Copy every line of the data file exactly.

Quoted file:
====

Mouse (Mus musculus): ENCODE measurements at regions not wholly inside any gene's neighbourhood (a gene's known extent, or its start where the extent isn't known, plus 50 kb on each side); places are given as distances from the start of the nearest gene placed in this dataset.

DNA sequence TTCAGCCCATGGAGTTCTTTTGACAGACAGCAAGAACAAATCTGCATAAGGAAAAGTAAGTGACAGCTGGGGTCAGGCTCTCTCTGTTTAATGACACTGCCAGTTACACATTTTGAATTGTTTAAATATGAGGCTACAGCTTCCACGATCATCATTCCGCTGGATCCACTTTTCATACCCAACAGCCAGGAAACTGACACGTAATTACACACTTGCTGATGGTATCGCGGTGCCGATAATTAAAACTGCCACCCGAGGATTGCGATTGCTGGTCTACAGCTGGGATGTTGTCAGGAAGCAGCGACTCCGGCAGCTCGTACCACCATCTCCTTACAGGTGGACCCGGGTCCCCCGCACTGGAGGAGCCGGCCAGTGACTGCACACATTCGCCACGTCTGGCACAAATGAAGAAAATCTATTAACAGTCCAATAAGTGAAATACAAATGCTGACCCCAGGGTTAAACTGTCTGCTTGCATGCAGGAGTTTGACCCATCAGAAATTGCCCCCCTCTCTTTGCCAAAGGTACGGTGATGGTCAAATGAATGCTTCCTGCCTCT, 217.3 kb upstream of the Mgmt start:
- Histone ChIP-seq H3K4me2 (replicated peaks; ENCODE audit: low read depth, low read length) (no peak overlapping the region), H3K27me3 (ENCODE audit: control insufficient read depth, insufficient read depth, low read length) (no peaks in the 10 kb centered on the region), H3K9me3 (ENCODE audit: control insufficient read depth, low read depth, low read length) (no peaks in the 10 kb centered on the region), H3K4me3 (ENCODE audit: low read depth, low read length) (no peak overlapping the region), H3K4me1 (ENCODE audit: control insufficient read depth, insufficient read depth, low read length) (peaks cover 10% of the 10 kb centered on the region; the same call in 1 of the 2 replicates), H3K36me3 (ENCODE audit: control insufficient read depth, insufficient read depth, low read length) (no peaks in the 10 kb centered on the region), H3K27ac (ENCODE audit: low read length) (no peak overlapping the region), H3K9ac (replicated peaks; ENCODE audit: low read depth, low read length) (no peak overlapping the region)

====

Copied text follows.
Mouse (Mus musculus): ENCODE measurements at regions not wholly inside any gene's neighbourhood (a gene's known extent, or its start where the extent isn't known, plus 50 kb on each side); places are given as distances from the start of the nearest gene placed in this dataset.

DNA sequence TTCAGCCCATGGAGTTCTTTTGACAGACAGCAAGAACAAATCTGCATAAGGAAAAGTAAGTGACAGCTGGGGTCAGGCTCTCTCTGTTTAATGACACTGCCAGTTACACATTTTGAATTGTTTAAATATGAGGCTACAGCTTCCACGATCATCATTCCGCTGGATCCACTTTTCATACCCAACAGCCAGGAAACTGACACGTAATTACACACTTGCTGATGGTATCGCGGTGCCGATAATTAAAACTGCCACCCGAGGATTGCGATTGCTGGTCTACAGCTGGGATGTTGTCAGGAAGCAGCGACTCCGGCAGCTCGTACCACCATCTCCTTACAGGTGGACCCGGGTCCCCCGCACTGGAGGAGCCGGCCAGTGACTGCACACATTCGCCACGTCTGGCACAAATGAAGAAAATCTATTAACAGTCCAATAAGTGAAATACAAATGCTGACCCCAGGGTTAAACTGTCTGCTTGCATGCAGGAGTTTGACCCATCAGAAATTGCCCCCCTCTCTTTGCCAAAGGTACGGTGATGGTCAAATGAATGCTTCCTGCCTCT, 217.3 kb upstream of the Mgmt start:
- Histone ChIP-seq H3K4me2 (replicated peaks; ENCODE audit: low read depth, low read length) (no peak overlapping the region), H3K27me3 (ENCODE audit: control insufficient read depth, insufficient read depth, low read length) (no peaks in the 10 kb centered on the region), H3K9me3 (ENCODE audit: control insufficient read depth, low read depth, low read length) (no peaks in the 10 kb centered on the region), H3K4me3 (ENCODE audit: low read depth, low read length) (no peak overlapping the region), H3K4me1 (ENCODE audit: control insufficient read depth, insufficient read depth, low read length) (peaks cover 10% of the 10 kb centered on the region; the same call in 1 of the 2 replicates), H3K36me3 (ENCODE audit: control insufficient read depth, insufficient read depth, low read length) (no peaks in the 10 kb centered on the region), H3K27ac (ENCODE audit: low read length) (no peak overlapping the region), H3K9ac (replicated peaks; ENCODE audit: low read depth, low read length) (no peak overlapping the region)